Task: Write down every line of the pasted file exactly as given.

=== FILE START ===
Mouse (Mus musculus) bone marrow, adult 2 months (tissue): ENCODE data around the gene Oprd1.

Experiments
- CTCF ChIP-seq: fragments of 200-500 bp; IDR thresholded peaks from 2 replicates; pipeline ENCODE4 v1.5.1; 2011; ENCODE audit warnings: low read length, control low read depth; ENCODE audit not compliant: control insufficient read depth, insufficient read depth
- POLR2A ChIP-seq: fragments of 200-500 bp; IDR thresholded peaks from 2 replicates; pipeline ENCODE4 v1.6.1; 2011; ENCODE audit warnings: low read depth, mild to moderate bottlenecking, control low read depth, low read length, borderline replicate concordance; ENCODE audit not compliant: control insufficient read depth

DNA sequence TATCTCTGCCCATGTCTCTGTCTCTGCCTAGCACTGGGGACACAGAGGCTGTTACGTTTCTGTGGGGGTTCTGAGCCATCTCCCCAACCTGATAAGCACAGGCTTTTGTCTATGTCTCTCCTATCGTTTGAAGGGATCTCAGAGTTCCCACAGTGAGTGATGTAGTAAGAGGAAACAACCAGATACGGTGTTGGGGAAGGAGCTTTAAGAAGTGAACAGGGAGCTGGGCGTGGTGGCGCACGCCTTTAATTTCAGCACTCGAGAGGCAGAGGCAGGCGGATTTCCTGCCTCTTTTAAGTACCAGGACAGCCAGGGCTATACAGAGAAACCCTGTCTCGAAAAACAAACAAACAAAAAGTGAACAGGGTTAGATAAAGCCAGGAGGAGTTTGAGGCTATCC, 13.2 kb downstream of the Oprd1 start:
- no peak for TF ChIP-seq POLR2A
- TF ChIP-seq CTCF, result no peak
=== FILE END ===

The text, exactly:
Mouse (Mus musculus) bone marrow, adult 2 months (tissue): ENCODE data around the gene Oprd1.

Experiments
- CTCF ChIP-seq: fragments of 200-500 bp; IDR thresholded peaks from 2 replicates; pipeline ENCODE4 v1.5.1; 2011; ENCODE audit warnings: low read length, control low read depth; ENCODE audit not compliant: control insufficient read depth, insufficient read depth
- POLR2A ChIP-seq: fragments of 200-500 bp; IDR thresholded peaks from 2 replicates; pipeline ENCODE4 v1.6.1; 2011; ENCODE audit warnings: low read depth, mild to moderate bottlenecking, control low read depth, low read length, borderline replicate concordance; ENCODE audit not compliant: control insufficient read depth

DNA sequence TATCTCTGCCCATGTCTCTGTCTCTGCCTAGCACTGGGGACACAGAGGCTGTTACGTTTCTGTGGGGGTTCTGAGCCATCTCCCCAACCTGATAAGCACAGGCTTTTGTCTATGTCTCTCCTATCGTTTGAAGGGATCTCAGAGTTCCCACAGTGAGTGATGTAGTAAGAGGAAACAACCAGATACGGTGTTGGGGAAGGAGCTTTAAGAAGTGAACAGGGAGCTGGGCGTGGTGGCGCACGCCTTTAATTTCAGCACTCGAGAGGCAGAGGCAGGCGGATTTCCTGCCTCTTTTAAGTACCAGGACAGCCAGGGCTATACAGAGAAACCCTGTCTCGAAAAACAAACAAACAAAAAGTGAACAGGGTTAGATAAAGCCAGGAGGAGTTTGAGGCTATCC, 13.2 kb downstream of the Oprd1 start:
- no peak for TF ChIP-seq POLR2A
- TF ChIP-seq CTCF, result no peak